Rules are very important just like a government is important. And they do have an impact on their habits. They do. Don’t you all read statistics. Are you all such pessimists! I’m sure not. Every bit of improvement is important.

    I don’t mean to offend anybody please, but I just do get so frightened to hear such attitides towards it.
    Good to see another post remembering Gandhi.

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  12. When we lived in Mumbai,in a supposedly very posh part of the city, we had a daru adda bang in a chawl next to our buiding!What happened was that the very law keepers and preventers of crime,the police, would themselves turn up for a drink ,to be taken along with their hafta money! It was horrible to see the brawls that started in the adda,much before these drunk men(drivers, labourers etc) headed to their homes!No amount of complaining helped! Some of our bai’s narrated heart breaking stories of the torment they underwent with the sozzled husbands ,and some even lost them to afflictions arising from liver failure etc!I think educating the men about the pitfalls, and making anti-addiction centres available for men trying to get out of this may help!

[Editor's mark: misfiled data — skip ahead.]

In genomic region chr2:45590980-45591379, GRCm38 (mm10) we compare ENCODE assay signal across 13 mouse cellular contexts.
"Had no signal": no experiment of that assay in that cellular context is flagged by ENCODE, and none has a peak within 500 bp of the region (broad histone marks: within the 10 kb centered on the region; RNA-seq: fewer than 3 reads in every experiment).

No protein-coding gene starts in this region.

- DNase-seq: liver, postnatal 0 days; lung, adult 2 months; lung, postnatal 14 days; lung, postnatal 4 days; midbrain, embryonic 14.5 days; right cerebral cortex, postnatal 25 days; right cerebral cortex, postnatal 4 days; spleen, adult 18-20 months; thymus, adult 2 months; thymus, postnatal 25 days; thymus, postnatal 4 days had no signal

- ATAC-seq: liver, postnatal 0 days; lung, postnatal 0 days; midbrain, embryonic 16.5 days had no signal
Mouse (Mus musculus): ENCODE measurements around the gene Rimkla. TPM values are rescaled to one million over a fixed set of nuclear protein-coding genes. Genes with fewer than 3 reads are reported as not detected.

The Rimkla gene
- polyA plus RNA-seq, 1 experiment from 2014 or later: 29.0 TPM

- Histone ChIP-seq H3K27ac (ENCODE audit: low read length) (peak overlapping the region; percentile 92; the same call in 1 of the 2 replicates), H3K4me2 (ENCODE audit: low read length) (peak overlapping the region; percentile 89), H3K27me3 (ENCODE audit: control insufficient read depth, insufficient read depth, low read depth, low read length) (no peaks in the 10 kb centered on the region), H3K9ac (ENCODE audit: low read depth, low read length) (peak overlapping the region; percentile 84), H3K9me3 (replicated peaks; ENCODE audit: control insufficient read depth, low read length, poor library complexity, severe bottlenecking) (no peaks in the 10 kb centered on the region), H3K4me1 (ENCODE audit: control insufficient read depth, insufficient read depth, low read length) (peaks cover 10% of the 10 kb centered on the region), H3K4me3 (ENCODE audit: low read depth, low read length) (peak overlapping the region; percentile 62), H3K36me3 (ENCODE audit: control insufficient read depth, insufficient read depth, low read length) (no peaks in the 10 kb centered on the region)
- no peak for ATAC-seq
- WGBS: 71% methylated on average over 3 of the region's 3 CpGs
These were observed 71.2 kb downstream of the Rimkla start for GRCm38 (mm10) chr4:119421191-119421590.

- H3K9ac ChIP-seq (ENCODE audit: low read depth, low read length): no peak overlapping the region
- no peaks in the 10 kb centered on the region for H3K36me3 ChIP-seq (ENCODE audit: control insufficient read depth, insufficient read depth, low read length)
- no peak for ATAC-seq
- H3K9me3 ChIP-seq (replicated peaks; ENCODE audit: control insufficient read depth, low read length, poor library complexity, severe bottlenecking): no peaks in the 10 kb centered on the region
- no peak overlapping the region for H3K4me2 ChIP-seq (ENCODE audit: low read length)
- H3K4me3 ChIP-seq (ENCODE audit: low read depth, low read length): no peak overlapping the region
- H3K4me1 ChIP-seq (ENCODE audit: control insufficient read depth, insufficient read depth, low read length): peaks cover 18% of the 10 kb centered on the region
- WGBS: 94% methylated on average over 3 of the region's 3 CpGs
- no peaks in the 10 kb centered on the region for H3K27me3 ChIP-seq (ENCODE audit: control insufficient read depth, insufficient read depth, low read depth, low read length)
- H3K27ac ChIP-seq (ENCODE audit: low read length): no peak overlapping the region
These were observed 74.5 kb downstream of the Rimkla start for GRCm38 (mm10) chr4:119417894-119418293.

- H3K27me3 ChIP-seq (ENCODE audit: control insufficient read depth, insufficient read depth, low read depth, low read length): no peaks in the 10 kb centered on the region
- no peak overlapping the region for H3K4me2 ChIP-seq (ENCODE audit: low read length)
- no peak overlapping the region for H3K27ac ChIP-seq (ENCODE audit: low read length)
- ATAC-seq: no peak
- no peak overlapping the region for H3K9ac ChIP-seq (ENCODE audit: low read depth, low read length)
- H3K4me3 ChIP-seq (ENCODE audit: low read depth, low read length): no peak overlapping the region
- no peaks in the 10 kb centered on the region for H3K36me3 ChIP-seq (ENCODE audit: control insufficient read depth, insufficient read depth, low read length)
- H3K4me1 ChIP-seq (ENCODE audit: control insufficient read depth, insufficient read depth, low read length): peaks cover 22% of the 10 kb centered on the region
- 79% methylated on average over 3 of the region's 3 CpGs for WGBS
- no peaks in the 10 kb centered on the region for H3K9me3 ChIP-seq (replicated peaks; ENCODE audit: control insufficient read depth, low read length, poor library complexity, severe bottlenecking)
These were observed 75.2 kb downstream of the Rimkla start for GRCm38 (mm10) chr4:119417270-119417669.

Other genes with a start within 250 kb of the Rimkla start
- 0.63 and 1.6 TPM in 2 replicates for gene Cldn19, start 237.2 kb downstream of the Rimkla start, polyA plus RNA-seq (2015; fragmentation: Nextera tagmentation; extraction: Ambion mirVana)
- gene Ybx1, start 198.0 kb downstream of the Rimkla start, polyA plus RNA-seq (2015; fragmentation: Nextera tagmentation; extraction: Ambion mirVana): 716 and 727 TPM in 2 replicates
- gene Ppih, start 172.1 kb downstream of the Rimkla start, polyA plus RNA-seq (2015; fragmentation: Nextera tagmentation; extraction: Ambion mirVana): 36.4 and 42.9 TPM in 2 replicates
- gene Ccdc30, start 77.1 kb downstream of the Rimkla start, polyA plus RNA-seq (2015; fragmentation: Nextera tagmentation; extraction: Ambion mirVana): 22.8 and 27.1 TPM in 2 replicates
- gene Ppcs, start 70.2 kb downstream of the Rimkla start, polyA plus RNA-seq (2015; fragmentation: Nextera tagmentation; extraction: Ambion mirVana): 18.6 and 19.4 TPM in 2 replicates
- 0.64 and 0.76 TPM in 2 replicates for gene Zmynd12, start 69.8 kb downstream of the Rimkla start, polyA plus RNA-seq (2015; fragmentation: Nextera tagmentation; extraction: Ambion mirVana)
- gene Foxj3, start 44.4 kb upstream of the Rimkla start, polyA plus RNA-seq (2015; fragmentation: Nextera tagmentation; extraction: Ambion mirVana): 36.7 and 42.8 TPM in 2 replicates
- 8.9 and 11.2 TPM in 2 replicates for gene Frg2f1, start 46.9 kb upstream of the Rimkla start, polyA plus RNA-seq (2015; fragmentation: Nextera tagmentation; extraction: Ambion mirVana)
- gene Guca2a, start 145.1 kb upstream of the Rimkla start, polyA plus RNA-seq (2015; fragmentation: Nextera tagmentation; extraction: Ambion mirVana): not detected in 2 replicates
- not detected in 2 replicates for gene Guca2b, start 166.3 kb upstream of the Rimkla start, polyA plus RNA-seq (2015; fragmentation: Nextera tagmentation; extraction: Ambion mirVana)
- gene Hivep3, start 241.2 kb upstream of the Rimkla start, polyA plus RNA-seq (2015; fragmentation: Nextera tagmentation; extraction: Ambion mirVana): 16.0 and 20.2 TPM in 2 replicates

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  13. I agree that it is a serious addiction and has wide social implications too…and attitude needs to be worked at.. But what do u expect from an illetrate,poor person? A blanket ban works to a great extent..Yes, where there is a will there is a way and some might suceed too but at least a majority woud be denied..at least it will be really tough for this strata of people to get hold of liquor easily. But then, Addiction, wife beating is not specific to any one strata of the society..